Destructive and Non-destructive Editing in Photoshop
Today we are going to talk about destructive vs nondestructive editing in Photoshop. It is hugely important topic to understand but fortunately it’s also simple. A destructive verse nondestructive edit simply means either you are permanently altering the pixel data in the photo or you’re not.
So let me show you what I’m talking about. Open up a file of our choice to work on, we have selected a nice photo of a bird. Let’s say for example we wanted to change something about this specific photo.
So we can see we have a background layer.
We want to change the contrast. So, let’s say we want to increase the contrast of this image. The destructive way of doing this would be to go to Image then Adjustments and applying any of these adjustments. So in our context we are going to specify brightness and contrast.
Select brightness and contrast and a the box appear with two sliders. To increase the contrast was simply take the slider and increase it by moving right also decrease it by moving left. Let select the slider in between 40 to 50 and press OK.
Now what has happened is that the change of contrast and brightness is applied directly into the pixels of the original photograph. So this would be considered a destructive edit. This is because there’s no longer a way for us to go back and really work with the original pixel data. Now of course we can go to Image->Adjustments and brightness and contrast and try to work with it more but you would really lost the original detail that you once had. This would be considered a destructive edit.
So let go back in the original format of the image. Press Ctrl + Z to undo what we have done so far.
To approach this in a nondestructive way we will be using adjustment layers. So the way we do that is by going to Window and Adjustments. The adjustments panel appears and we can see we have a number of function in the box. We will choose brightness and contrast from the box.
Unlike destructive methods where selecting Image->Adjustments and then applying brightness and contrast we are now selecting adjustment layer instead of breaking that information into the pixels.
Note if you want it to only include the layer beneath it remember to click this button shown below.
This mean, it will only apply it to this layer. So if you had a Photoshop document with many layers but you only wanted to apply to the specific layer then click this button.What’s really cool now is we can hide this layer by clicking on the eye icon. In this way can see the original pixel data.
And you can see the image is not permanently changed in any way as it was done in the case of destructively. Click on the eye again to have the edit option enabled. So this would be considered a non-destructive edit. So now if you now change the brightness or contrast of the image then this will not have any effect on the original pixel.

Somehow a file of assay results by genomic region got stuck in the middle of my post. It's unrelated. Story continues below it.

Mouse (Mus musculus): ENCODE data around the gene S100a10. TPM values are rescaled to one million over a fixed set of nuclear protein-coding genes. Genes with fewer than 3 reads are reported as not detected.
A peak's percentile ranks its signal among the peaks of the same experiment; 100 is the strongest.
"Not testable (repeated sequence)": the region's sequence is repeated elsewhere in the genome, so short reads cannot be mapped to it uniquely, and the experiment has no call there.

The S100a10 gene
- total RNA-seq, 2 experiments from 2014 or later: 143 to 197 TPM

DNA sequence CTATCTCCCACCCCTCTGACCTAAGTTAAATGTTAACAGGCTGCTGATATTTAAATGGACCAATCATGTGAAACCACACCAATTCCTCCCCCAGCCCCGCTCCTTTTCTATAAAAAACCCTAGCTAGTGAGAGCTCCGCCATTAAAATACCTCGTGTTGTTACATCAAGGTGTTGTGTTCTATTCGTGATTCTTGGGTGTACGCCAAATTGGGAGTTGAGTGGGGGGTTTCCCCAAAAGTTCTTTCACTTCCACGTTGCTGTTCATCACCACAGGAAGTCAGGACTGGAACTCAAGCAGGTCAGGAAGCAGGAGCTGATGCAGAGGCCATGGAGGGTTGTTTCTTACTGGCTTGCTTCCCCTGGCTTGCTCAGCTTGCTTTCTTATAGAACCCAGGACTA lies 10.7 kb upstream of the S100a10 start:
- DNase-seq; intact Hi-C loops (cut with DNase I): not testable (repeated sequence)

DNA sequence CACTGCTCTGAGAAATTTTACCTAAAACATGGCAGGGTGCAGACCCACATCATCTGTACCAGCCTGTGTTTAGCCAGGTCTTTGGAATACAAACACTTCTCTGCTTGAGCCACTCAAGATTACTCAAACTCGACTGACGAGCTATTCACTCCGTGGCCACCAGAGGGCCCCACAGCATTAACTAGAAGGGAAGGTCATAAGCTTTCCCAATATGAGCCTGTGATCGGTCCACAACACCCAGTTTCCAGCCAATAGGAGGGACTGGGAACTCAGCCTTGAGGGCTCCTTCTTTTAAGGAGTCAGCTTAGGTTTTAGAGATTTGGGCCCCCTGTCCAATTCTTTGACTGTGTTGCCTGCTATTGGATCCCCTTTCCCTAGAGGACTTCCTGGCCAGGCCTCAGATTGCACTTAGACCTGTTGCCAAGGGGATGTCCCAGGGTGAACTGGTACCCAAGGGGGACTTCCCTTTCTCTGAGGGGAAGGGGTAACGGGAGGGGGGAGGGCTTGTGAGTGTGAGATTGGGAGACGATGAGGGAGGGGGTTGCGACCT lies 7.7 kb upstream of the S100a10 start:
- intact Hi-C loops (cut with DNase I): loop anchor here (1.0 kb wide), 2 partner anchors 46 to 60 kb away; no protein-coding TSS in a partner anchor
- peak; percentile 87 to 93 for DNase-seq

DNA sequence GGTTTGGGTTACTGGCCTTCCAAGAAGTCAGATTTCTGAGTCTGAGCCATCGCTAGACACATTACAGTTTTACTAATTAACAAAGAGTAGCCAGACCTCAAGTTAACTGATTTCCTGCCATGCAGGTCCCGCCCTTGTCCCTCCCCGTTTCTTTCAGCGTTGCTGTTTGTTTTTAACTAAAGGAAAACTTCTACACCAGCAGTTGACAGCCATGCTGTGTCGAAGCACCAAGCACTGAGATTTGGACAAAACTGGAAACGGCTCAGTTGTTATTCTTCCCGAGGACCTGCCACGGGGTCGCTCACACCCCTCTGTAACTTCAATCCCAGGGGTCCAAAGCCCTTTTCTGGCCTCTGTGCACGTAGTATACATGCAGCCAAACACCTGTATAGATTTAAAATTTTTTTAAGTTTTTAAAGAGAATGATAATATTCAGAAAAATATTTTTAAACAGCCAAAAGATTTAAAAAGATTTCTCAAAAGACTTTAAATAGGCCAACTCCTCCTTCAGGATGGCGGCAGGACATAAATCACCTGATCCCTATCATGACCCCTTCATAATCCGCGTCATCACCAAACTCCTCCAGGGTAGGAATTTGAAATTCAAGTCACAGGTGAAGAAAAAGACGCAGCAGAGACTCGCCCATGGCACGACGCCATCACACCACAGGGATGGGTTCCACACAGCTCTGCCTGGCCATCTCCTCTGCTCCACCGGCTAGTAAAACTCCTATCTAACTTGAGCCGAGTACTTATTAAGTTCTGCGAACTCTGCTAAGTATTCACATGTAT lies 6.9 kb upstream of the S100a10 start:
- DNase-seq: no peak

What’s also really good is we can apply multiple adjustment layers and experiment with the saturation, the lightness of the image etc. In non destructive editing we add another layer and work on it instead of working on the original image.
We can always experiment with hiding some of layer and showing them again. What is great is the fact that it is not destructive.
So when it comes to nondestructive vs destructive editing it doesn’t only apply to just adjustment layers, we also have what’s called Filters. This is the exact same scenario as the adjustment layers. Hide the Adjustment layers to reveal the original image. Now you will see on the menu bar we have Filter. We can add a filter directly onto the image. Let’s say we wanted to add a Gaussian Blur.
Press OK and now this blur has been permanently merged into the photograph. Now this would be considered destructive because we no longer have the original pixel data. So press Ctrl + Z to go back to the original image. Now to do it non-destructively we add Smart Filters. This would be the equivalent to Adjustment Layers. We right-click while hovering over the image to select Convert to Smart Object.
When we select Convert to Smart Object notice the icon change a little bit.
Now if we go back to the same menu Filter->Blur and Gaussian Blur and press OK. We will see beneath the background layer we will get the Smart Filters Layer.
So now any type of filters that would add through this menu will be added beneath the smart filters section. As this has been change to a smart object. For example, you wanted to add noise of some sort.
Increase the amount and press OK. Now you can hide all the smart filters or we can hide individually the actual filters themselves. This is done to see how it is looks like. The important thing now this is nondestructive.
Finally, we also have another way to manipulate a photo in a nondestructive way. So, let me go ahead and hide the smart object. Now double-click on the layer and this will bring up the Layer Style.
With the Layer style selected you can add for example Inner Glow. We have to increase the size so we could see the effect. Lets change the color to like a black and change the blend mode to normal. You will see you have this interesting sort of glow on the outside.
After selecting a suitable measure press OK. Underneath the image you have Effects and Inner Glow. Now you can hide this and as you could see it is non destructive. So if you double-click this again you want to add a second one, like a Color Overlay and change the blend mode to something of Color dodge and press OK. You can see you can have any number of those Layer Styles and it has not changed the original pixel data. So that’s the important thing to realize destructive vs nondestructive editing.
How to do Non-Destructive Editing in Photoshop
Difference Between Destructive and Non-destructive Photoshop Operations